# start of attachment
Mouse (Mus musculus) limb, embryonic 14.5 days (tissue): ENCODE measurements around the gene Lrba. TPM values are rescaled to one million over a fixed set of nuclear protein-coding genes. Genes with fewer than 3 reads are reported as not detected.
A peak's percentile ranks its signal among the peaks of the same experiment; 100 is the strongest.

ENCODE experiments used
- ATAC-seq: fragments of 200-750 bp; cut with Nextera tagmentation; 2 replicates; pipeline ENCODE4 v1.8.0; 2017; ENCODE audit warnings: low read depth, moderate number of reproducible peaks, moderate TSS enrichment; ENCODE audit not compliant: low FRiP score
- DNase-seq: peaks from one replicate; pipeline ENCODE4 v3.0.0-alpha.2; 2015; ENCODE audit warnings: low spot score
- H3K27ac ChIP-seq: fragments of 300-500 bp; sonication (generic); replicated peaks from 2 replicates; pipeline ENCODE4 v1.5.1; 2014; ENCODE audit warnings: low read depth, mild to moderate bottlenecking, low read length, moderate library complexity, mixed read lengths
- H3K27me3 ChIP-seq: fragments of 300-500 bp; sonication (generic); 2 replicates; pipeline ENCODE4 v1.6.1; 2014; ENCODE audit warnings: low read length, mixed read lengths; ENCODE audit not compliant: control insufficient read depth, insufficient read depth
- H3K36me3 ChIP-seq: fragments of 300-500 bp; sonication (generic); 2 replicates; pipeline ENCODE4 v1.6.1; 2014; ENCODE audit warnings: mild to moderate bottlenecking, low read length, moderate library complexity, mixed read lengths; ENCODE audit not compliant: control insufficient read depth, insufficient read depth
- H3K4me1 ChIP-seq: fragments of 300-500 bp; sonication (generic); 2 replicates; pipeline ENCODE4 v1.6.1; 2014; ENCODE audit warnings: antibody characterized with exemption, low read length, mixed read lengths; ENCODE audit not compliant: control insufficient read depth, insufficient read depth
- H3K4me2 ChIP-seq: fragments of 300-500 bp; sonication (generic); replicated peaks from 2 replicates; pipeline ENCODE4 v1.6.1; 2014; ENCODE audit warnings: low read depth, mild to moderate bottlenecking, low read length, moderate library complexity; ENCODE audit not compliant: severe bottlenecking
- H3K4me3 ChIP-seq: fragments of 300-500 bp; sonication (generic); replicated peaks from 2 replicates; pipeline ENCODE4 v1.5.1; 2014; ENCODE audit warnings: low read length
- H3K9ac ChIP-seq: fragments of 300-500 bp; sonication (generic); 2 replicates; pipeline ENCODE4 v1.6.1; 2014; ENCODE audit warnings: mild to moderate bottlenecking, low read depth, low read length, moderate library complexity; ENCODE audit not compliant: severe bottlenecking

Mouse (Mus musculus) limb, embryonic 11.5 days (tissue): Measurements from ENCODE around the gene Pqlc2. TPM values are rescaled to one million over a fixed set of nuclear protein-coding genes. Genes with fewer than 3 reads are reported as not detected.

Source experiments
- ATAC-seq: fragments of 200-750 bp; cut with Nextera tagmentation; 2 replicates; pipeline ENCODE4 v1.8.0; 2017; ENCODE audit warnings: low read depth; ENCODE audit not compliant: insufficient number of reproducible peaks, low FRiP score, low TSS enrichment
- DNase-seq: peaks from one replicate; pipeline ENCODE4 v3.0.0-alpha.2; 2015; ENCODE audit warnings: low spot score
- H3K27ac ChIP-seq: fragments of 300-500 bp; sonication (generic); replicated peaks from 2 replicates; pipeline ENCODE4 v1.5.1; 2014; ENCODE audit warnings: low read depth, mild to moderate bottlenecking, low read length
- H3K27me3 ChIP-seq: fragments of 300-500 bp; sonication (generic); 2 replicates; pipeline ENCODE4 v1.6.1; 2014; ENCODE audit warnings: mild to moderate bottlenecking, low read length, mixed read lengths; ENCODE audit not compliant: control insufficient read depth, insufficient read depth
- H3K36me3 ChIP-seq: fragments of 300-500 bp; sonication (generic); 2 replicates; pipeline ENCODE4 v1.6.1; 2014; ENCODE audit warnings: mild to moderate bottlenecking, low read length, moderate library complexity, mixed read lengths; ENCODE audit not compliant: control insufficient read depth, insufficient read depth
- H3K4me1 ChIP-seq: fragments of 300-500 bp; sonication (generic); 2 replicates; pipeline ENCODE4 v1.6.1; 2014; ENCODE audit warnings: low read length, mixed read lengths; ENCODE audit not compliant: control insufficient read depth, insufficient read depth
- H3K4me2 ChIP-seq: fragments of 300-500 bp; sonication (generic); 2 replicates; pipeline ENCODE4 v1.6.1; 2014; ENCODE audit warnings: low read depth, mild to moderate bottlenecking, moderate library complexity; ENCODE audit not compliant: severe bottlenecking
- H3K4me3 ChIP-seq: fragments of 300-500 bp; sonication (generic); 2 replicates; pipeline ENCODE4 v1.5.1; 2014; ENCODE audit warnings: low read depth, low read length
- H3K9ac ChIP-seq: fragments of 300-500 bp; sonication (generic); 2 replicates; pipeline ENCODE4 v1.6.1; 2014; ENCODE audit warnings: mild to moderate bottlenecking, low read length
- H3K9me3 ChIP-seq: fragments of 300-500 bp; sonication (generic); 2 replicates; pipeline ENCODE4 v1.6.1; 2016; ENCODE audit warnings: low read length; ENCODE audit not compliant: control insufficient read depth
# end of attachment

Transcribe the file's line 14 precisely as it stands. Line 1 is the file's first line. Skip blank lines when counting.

Source experiments